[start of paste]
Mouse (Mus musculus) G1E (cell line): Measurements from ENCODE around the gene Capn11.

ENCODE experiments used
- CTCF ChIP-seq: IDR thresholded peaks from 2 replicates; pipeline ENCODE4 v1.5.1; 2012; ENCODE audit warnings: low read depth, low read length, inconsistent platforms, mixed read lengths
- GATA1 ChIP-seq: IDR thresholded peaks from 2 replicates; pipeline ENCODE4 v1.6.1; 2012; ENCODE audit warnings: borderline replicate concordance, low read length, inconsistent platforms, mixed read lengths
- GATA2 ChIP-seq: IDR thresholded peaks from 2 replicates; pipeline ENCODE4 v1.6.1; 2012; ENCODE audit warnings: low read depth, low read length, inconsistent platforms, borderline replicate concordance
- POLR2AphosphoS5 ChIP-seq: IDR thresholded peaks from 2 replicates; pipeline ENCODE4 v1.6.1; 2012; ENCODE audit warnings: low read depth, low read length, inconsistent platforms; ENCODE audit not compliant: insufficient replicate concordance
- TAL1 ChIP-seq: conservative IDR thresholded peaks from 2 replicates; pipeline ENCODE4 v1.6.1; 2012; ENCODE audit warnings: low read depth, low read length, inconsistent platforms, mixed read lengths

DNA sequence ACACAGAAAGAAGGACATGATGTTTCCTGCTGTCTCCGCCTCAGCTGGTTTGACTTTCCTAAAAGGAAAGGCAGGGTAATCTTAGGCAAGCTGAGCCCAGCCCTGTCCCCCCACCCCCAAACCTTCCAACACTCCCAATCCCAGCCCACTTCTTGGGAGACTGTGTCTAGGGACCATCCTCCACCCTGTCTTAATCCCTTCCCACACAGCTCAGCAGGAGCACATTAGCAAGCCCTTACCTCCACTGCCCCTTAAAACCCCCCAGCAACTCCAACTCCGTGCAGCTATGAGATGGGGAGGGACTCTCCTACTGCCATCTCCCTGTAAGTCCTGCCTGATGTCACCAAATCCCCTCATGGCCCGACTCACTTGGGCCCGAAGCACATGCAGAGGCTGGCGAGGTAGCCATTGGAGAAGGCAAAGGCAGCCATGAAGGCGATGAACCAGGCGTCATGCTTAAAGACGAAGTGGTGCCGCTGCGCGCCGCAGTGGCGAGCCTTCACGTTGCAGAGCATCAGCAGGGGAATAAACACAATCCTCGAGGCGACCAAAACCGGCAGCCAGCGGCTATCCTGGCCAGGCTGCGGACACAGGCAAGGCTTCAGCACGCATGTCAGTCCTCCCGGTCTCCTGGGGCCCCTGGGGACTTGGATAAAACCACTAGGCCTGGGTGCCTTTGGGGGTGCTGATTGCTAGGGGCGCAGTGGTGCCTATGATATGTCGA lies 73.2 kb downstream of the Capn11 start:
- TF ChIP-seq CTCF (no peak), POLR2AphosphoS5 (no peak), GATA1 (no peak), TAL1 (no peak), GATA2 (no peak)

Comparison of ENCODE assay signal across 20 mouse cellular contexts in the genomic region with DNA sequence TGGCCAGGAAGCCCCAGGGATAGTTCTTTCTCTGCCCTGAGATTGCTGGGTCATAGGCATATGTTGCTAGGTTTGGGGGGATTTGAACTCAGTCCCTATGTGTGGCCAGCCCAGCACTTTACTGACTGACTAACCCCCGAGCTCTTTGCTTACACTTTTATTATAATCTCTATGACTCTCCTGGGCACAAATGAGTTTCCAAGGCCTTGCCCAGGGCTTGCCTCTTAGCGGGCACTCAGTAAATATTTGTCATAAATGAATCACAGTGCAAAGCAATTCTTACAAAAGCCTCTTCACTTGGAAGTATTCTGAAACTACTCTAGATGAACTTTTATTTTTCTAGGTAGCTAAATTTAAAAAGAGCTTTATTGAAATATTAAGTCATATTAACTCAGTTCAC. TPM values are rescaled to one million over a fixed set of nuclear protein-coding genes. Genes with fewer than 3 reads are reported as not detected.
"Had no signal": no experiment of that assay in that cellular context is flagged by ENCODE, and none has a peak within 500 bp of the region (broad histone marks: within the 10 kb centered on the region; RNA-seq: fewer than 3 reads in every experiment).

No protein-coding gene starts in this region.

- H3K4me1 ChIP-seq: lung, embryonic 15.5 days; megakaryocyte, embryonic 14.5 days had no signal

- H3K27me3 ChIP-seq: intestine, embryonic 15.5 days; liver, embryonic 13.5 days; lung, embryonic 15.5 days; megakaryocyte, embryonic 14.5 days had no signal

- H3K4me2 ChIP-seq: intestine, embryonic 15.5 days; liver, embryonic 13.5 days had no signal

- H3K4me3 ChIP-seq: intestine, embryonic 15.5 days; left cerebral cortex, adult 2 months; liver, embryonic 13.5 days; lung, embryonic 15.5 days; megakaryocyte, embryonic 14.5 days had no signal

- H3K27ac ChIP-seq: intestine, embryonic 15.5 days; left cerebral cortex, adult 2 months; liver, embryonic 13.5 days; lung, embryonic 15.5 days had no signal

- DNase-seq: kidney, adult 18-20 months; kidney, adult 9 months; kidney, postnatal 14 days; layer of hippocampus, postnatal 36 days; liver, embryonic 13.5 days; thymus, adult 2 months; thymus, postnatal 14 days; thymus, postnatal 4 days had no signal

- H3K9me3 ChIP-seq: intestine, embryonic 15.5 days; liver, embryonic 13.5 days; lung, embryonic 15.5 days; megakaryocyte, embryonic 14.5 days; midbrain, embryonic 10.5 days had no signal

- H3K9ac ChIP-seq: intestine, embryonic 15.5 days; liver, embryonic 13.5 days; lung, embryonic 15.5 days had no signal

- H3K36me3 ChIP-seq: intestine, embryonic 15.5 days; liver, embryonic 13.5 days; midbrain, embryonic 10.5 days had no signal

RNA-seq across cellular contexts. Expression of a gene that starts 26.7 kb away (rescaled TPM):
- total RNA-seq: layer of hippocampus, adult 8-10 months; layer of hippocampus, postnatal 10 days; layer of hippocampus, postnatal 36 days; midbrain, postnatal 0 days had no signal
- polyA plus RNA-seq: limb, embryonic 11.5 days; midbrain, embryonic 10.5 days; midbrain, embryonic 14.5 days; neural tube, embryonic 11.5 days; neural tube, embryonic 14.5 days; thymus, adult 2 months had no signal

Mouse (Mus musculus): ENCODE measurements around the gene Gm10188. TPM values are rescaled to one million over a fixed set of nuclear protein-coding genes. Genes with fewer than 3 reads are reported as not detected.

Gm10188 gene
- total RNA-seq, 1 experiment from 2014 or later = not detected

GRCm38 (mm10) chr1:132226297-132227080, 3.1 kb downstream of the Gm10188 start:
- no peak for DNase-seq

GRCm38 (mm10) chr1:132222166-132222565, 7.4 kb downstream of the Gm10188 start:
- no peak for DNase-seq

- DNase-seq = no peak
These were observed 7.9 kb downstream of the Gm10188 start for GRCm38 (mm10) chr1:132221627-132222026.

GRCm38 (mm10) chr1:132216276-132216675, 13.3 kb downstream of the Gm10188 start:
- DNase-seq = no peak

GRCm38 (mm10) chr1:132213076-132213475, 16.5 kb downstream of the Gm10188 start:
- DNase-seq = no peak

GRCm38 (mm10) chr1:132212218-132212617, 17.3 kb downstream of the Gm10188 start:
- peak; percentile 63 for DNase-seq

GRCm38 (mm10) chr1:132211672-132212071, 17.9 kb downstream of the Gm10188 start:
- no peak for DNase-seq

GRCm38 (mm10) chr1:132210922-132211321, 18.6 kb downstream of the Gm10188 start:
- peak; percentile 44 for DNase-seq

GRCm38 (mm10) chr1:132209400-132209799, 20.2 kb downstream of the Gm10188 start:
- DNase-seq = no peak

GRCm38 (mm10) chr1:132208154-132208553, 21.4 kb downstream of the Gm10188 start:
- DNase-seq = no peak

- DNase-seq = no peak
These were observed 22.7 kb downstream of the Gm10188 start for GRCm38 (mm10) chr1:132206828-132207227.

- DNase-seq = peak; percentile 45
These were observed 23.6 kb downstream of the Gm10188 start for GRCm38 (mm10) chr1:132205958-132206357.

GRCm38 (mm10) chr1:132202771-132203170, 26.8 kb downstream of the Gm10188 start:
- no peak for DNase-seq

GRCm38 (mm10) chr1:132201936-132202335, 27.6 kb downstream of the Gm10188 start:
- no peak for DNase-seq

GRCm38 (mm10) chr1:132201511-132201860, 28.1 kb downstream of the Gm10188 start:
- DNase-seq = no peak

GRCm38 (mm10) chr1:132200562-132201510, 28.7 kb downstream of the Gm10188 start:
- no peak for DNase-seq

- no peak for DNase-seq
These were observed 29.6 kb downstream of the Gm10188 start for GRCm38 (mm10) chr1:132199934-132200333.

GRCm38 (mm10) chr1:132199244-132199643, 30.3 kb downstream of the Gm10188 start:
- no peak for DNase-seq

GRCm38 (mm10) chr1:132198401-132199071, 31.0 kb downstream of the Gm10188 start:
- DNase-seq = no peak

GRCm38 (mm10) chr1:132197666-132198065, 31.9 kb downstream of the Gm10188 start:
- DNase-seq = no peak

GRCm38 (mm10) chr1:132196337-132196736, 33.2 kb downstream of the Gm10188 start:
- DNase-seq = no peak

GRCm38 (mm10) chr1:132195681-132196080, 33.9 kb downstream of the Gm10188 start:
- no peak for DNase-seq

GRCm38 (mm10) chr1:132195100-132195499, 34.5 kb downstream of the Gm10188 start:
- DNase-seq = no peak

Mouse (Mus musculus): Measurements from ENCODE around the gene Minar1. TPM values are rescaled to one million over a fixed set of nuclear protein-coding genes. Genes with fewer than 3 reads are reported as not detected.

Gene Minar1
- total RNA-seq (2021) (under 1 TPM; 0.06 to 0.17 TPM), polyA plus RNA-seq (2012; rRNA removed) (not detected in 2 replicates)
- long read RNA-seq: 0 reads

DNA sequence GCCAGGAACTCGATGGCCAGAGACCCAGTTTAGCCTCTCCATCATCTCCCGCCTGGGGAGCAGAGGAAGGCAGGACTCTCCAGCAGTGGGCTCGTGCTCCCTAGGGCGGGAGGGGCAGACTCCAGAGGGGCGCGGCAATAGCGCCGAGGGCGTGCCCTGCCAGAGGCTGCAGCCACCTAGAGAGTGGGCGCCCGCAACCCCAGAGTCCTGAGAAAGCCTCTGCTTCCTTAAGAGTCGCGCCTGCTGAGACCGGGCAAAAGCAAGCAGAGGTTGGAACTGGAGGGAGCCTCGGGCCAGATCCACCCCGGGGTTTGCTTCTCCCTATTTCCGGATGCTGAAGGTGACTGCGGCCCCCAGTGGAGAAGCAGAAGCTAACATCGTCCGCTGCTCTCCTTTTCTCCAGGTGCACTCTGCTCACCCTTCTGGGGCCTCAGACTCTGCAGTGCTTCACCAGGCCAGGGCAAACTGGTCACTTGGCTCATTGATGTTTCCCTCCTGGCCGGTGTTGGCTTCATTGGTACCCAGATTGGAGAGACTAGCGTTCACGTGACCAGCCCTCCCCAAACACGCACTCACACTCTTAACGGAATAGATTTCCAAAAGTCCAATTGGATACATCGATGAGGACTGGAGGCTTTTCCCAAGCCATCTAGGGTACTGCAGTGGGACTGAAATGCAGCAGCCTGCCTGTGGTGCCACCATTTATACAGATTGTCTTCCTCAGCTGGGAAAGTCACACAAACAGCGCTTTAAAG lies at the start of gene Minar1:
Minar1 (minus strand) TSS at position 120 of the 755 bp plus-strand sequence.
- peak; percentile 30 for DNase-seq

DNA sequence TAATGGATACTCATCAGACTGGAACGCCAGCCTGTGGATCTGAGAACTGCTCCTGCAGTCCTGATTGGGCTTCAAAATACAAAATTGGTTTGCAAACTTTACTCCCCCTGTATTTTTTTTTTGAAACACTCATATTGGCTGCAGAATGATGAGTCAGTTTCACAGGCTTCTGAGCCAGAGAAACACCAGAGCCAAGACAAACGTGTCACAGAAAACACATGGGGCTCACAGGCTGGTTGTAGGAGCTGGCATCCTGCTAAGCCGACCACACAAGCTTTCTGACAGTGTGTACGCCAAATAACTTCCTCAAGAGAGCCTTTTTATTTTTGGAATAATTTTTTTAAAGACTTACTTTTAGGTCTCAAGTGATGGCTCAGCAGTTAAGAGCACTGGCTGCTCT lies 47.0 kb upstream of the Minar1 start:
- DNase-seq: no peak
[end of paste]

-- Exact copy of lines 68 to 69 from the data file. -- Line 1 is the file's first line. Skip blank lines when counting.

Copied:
GRCm38 (mm10) chr1:132196337-132196736, 33.2 kb downstream of the Gm10188 start:
- DNase-seq = no peak